Tovia Smith Tovia Smith is an award-winning NPR News National Desk correspondent based in Boston.
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Tovia Smith

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Tovia Smith at NPR headquarters in Washington, D.C., September 27, 2018. (photo by Allison Shelley)
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Tovia Smith

Correspondent, National Desk, Boston

Tovia Smith is an award-winning NPR National Correspondent based in Boston, who's spent more than three decades covering news around New England and beyond.

Most recently, she's reported extensively on the #MeToo movement and campus sexual assault. She's also covered breaking news from the Newtown school shooting, the Boston Marathon bombing and subsequent trial, as well as the capture, trial and later death of Boston mobster James "Whitey" Bulger. She has provided extensive coverage of gay marriage, and the sexual abuse scandal within the Catholic Church, including breaking the news of the Pope's secret meeting with survivors.

Throughout the years, Smith has brought to air the distinct voices of Boston area residents, whether those demanding the ouster of Cardinal Bernard Law, or those mourning the death of U.S. Senator Ted Kennedy. In her reporting on contentious issues like race relations, abortion, and juvenile crime, her reporting always pushes past the polemics, and advances the national conversation with more thoughtful, and thought-provoking, nuanced arguments from both — or all — sides.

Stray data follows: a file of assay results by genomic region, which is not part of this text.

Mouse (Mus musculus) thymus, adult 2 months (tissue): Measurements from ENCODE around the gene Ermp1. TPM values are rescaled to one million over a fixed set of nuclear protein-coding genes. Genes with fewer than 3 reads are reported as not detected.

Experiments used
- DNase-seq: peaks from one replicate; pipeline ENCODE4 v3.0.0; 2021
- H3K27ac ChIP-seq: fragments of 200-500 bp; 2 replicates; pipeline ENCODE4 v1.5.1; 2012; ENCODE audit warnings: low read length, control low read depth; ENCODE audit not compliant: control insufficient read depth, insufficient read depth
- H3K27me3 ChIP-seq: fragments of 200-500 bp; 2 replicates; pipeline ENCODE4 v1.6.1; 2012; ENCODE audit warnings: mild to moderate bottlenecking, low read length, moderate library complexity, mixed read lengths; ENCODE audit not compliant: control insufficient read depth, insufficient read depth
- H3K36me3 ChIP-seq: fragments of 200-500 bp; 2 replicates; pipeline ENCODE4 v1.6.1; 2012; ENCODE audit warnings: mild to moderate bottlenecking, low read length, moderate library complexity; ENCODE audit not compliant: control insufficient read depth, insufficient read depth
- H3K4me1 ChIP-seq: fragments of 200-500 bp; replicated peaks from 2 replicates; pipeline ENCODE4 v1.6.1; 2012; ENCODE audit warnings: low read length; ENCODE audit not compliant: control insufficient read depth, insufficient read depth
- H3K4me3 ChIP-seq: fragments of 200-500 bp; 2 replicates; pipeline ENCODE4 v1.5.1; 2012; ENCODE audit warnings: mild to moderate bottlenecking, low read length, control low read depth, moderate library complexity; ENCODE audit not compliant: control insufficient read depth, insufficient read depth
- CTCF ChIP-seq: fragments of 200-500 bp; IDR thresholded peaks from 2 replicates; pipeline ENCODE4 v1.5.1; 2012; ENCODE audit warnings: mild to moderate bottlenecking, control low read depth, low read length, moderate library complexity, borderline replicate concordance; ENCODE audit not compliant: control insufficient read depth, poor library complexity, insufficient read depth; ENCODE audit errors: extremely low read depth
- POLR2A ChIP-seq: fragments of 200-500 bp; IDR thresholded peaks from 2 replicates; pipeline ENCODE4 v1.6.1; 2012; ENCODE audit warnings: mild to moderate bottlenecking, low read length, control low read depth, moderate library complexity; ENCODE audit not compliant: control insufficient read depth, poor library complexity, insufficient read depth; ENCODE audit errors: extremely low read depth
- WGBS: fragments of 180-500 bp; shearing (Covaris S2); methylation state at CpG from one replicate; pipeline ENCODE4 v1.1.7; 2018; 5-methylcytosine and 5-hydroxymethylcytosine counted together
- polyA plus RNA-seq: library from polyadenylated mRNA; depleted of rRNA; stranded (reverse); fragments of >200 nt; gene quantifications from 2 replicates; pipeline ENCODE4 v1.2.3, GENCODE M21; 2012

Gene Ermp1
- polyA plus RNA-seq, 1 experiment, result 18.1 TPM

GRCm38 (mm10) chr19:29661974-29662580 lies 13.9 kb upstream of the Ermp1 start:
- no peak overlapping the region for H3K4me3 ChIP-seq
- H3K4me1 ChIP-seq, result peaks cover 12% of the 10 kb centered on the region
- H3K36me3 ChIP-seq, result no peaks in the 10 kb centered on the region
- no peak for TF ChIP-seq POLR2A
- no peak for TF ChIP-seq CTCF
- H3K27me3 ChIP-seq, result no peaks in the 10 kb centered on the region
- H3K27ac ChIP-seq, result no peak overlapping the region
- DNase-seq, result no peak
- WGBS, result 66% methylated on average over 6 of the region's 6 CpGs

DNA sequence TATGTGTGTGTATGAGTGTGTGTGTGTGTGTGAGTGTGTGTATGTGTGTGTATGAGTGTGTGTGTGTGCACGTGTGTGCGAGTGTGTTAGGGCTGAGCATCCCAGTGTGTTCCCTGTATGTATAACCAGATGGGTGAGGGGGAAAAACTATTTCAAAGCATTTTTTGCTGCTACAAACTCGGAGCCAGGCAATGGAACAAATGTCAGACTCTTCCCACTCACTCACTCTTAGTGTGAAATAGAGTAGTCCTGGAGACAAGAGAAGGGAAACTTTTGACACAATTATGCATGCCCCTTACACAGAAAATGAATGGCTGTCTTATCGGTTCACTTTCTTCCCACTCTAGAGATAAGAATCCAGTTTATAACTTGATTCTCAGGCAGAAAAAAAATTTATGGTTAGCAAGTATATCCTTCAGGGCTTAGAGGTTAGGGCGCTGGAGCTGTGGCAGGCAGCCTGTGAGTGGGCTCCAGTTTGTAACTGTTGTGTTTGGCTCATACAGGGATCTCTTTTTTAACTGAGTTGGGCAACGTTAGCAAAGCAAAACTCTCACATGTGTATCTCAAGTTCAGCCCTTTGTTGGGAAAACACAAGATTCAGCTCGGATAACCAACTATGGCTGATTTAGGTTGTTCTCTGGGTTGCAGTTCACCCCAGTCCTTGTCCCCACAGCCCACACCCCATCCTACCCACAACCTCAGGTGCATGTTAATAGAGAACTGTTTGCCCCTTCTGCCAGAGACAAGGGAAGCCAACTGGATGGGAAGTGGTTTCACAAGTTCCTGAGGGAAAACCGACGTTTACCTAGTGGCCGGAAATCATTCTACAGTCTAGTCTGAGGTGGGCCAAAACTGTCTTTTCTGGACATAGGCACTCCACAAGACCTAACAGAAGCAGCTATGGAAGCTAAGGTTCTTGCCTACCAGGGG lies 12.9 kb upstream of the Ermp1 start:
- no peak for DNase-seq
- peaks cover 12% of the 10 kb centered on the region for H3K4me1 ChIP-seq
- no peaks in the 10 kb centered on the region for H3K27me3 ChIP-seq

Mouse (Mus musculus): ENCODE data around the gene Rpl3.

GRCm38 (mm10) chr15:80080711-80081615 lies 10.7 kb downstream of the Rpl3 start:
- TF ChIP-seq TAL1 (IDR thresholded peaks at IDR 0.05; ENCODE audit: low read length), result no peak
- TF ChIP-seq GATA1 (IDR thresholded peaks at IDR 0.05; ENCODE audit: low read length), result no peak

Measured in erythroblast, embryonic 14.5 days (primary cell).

Smith has traveled to New Hampshire to report on seven consecutive Primary elections, to the Gulf Coast after the BP oil spill, and to Ground Zero in New York City after the Sept. 11 attacks. With an empathic ear and an eye for detail, she tells the human stories that evoke the emotion and issues of the day. She has gone behind the bars of a prison to interview female prisoners who keep their babies with them while incarcerated, she's gone behind closed doors to watch a college admissions committee decide whom to admit, and she's embedded in a local orphanage to tell the stories of the children living there. Smith has also chronicled such personal tales as a woman's battle against obesity and a family's struggle to survive the recession of 2008.

Throughout her career, Smith has won dozens of national journalism awards including a Gracie award, the Casey Medal, the Unity Award, a Robert F. Kennedy Journalism Award Honorable Mention, Ohio State Award, Radio and Television News Directors Association Award, and numerous honors from the Corporation for Public Broadcasting, Public Radio News Directors Association, and the Associated Press.

Smith took a leave of absence from NPR in 1998 to help create and launch Here and Now, a daily news magazine co-produced by NPR and WBUR in Boston. As co-host of the program, she conducted live daily interviews on issues ranging from the impeachment of President Bill Clinton to allegations of sexual abuse in Massachusetts prisons, as well as regular features as varied as a round-up of emerging tech and a listener call-in for advice on workplace survival.

In 1996, Smith worked as a radio consultant and journalism instructor in Africa. She spent several months teaching and reporting in Ethiopia, Guinea, and Tunisia. She filed her first stories as an intern and then reporter for local affiliate WBUR in Boston beginning in 1987.

She is a graduate of Tufts University, with a degree in international relations.

Story Archive

Jason Brissett, a kitchen worker who came to the U.S. last month from Jamaica through an H-2B visa, is bracing for 80-hour workweeks this summer to make up for staffing shortages. Tovia Smith/NPR hide caption

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Hotels And Restaurants That Survived Pandemic Face New Challenge: Staffing Shortages